Tuesday, May 06, 2003

General Versus Specific Morality-I might be slicing words a bit thinly here, but this Andrew Sullivan post on l'affair Bennett is interesting. Spinning off this Ramesh Ponnuru Corner post
If you're a "social conservative" on one issue, do you have to be one on all the others? (In which case, Andrew Sullivan, who opposes embryonic stem-cell research, is socially conservative and National Review, which opposes the drug war, isn't.)
Sully replies with this head-scratcher
...Ramesh makes a good point: there's something slippery about this idea of a general moralizer. It blurs all sorts of distinctions. Is it possible, for example, to be a social conservative in one respect and not another? Could you coherently, say, smoke pot and yet also think divorce is not something that should be too easy to get? Or believe that honesty is critical in public life and yet be a big-time gambler? I'd say yes.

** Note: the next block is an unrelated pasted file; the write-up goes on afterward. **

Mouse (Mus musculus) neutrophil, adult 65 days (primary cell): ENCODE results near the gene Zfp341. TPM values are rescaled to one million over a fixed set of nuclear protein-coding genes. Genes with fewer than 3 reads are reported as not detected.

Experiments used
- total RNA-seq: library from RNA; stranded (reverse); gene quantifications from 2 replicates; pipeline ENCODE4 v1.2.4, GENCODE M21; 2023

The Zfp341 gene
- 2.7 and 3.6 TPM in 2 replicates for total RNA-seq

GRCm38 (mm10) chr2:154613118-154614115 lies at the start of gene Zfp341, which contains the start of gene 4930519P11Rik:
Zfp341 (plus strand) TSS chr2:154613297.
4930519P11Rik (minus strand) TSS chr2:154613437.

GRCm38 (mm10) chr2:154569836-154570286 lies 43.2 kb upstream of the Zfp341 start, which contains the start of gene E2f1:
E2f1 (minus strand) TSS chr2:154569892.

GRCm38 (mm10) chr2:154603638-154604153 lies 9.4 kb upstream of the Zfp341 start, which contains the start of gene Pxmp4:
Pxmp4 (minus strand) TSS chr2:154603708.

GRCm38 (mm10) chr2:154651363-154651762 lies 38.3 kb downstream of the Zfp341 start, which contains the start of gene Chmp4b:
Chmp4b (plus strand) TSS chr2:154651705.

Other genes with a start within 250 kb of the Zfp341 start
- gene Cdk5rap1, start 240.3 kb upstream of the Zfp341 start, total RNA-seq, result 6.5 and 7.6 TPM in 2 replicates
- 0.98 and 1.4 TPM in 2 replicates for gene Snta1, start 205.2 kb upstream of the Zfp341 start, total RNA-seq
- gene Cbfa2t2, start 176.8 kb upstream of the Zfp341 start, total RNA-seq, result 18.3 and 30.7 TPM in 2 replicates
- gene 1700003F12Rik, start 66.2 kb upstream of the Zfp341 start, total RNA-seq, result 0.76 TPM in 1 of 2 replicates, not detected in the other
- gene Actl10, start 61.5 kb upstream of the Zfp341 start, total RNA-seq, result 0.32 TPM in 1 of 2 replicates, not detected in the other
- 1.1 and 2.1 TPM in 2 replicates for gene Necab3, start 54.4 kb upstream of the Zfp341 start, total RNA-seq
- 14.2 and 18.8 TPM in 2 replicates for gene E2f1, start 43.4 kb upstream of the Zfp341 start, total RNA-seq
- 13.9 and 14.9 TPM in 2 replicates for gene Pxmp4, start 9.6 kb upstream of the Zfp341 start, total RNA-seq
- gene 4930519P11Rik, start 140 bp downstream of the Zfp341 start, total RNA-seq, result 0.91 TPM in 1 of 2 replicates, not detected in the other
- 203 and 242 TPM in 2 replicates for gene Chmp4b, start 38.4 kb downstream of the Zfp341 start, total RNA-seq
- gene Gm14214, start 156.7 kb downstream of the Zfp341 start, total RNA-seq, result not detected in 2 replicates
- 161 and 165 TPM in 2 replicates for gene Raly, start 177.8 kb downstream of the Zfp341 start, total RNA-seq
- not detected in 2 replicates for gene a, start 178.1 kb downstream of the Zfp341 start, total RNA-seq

If you have a set of rules that you think have been handed down from God, you're stuck following those rules. People who take their scriptures at face value will largely be "general moralizers," where any difference in moral stance would stem from the difference in their revelation when compared to standard Biblical views. For instance, a devout Rastafarian might be a moral conservative but like his ganja, fitting the first of the dichotomies that Sullivan presents. As for the second, the Bible is largely silent on gambling. The vision of the Roman soldiers casting lots for Jesus' clothes at Golgota might be the biggest indictment, but other verses seem to condemn casting lots as a form of gambling as opposed to "flipping a coin" type of decision making. That makes Bennett's sin one of squandering resources rather than gambling per se. As to the bigger question Sullivan asks, the a-la-carte moralism will mostly stem from an a-la-carte morality. For American conservatives, that will largely be those who take the Bible on an a-la-carte basis, ignoring the parts that are inconvenient. To avoid being a hypocrite in one's own eyes, one needs to discard part of the Bible that doesn't mesh with one's world-view. Others, without a particularly strong faith, see morality as a generally good idea. People with a negligible attachment to a religion can still see that monogamy is better than promiscuity, that honesty is better than lying and heterosexual behavior is generally healthier than homosexuality. A good hunk of morality can be understood outside of the Bible; if I recall correctly, Catholic doctrine talks about such a Natural Law that people intuitively understand even without any religious teaching. Such more-secular social conservatives might get a few of the issues "wrong" but have a basic understanding of morality. However, those of us who have a moral code laid down to us have no good choice but to stick up for what God has shown us. To not do so will get God ticked off at us and hurt our witness by not abiding by what God has laid out. People who don't have a fixed moral code can edit their morals as needed, but I, and others, don't have that option.

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